Transfers of international registered offices
The SICL regularly prepares documentation envisaged by the Swiss federal Regulations of 17 October 2007 governing the Commercial Registry (ORC, RS 221.411) in the context of cross-border corporate restructuring, such as registered company transfers to Switzerland. For example, the Institute can prepare documentation which provides “proof that the foreign legal entity can adapt itself to a legal form recognised by Swiss law” (Art. 126, par. 2, cl. c. ORC) or “proof that a cross-border merger is permissible under foreign law” (Art. 146, par. 1, cl. b. ORC), as well as “proof that a cross-border transfer of patrimony is permissible under foreign law.” (Art. 147 ORC). However, the relevant cantonal Commercial Registry Office has the sole power to decide whether a particular certificate or legal opinion prepared by the Institute qualifies as “proof” under the applicable provisions of the ORC.
In order to prepare the legal opinion or certificate requested, the Institute will need to inspect, at the very least, copies of the following documents:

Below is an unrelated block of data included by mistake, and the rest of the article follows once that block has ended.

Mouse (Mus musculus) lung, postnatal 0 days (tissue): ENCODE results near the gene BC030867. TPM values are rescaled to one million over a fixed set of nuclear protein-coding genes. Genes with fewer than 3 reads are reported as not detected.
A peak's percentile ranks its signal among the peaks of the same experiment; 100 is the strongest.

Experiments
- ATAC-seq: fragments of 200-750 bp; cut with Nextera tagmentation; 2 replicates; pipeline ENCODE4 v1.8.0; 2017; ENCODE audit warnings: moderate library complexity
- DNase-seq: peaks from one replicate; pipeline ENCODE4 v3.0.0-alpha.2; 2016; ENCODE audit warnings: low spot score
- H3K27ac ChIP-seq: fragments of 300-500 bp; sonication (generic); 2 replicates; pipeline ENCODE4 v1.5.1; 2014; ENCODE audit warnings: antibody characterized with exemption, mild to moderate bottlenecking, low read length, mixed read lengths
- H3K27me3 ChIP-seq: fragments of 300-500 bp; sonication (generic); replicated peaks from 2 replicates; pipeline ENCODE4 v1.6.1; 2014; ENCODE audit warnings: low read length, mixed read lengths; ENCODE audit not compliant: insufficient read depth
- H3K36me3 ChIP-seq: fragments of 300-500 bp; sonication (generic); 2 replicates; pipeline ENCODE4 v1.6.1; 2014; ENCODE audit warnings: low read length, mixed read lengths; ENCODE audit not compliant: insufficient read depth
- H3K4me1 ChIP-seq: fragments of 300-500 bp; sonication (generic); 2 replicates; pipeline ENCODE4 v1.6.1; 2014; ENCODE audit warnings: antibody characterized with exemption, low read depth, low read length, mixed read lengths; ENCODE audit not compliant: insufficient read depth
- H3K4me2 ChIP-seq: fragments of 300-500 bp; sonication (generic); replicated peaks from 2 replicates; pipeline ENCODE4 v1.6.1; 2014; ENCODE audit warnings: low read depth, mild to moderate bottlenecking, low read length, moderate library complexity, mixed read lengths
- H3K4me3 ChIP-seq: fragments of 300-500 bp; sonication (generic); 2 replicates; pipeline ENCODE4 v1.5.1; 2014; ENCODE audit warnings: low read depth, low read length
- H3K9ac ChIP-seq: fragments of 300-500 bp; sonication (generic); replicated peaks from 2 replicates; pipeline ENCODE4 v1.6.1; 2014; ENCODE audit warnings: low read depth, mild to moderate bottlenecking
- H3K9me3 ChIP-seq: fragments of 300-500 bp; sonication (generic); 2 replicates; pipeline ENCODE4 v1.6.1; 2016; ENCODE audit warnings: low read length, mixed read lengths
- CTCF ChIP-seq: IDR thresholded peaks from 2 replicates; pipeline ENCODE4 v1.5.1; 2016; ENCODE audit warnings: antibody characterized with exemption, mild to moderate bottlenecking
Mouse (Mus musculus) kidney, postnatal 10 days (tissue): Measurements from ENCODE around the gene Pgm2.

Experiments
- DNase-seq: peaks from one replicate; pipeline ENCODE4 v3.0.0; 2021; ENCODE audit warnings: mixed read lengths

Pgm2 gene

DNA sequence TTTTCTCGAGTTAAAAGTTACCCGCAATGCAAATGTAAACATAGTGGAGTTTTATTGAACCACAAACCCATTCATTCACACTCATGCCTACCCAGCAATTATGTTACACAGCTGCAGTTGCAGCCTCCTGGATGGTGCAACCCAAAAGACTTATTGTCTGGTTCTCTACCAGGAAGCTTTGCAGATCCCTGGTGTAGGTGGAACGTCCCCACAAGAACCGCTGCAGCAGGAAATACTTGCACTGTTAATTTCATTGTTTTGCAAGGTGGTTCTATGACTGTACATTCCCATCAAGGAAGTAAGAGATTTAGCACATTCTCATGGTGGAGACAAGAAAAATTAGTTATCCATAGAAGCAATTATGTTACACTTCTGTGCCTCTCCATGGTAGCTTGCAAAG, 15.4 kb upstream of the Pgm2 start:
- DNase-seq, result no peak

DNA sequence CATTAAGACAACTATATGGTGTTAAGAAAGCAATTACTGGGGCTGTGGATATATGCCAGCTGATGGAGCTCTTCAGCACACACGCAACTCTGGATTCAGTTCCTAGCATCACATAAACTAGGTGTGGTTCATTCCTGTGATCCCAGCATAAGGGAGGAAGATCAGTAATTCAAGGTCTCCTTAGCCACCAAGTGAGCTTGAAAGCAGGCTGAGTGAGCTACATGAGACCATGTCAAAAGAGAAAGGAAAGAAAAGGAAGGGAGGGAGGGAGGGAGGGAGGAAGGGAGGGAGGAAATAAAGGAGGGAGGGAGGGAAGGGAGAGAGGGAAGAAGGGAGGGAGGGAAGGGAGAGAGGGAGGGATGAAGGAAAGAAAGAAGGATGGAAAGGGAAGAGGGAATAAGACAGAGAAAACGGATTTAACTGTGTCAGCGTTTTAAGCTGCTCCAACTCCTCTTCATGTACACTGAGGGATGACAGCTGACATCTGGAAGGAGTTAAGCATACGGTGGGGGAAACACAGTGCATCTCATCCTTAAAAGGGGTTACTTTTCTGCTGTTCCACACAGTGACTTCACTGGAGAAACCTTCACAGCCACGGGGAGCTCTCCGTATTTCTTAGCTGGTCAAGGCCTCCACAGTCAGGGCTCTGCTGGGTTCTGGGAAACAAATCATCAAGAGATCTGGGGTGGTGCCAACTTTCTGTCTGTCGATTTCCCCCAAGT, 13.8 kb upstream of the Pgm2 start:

- Articles of association / incorporation of the company or companies involved (current version)
- A current company registry certificate in respect of each of the companies involved.
Upon receiving a request, the Institute will prepare an estimation of costs and of the foreseeable timeframe, as well as details of any additional company documentation which may be required.
In the provision of this documentation, the SICL is providing a service envisaged by the federal Regulations governing the Fees of the Swiss Institute of Comparative Law. These regulations primarily foresee that fees will be invoiced according to the amount of time spent in performing the services requested, but they also allow the level of fees to be adjusted in accordance with the (economic) importance of the services for the client. Since 1 August 2015, documentation issued in the framework of the ORC is actually invoiced in accordance with the number of hours of work actually spent in providing the documentation requested. The fee estimate varies according to the foreign jurisdiction in question and the complexity of the restructuring planned. This means that documentation concerning foreign jurisdictions in respect of which the Institute needs to carry out new research will be more expensive than documentation concerning foreign jurisdictions which have recently been examined in detailed. Fee estimates are based on the assumption that all company documentation listed in the estimate will be provided to us in the correct form together with the confirmation of the mandate. If this turns out to be incorrect and subsequent correspondence is needed to obtain documents, the additional time thus spent will be invoiced in addition to the number of hours anticipated in the initial fee estimate.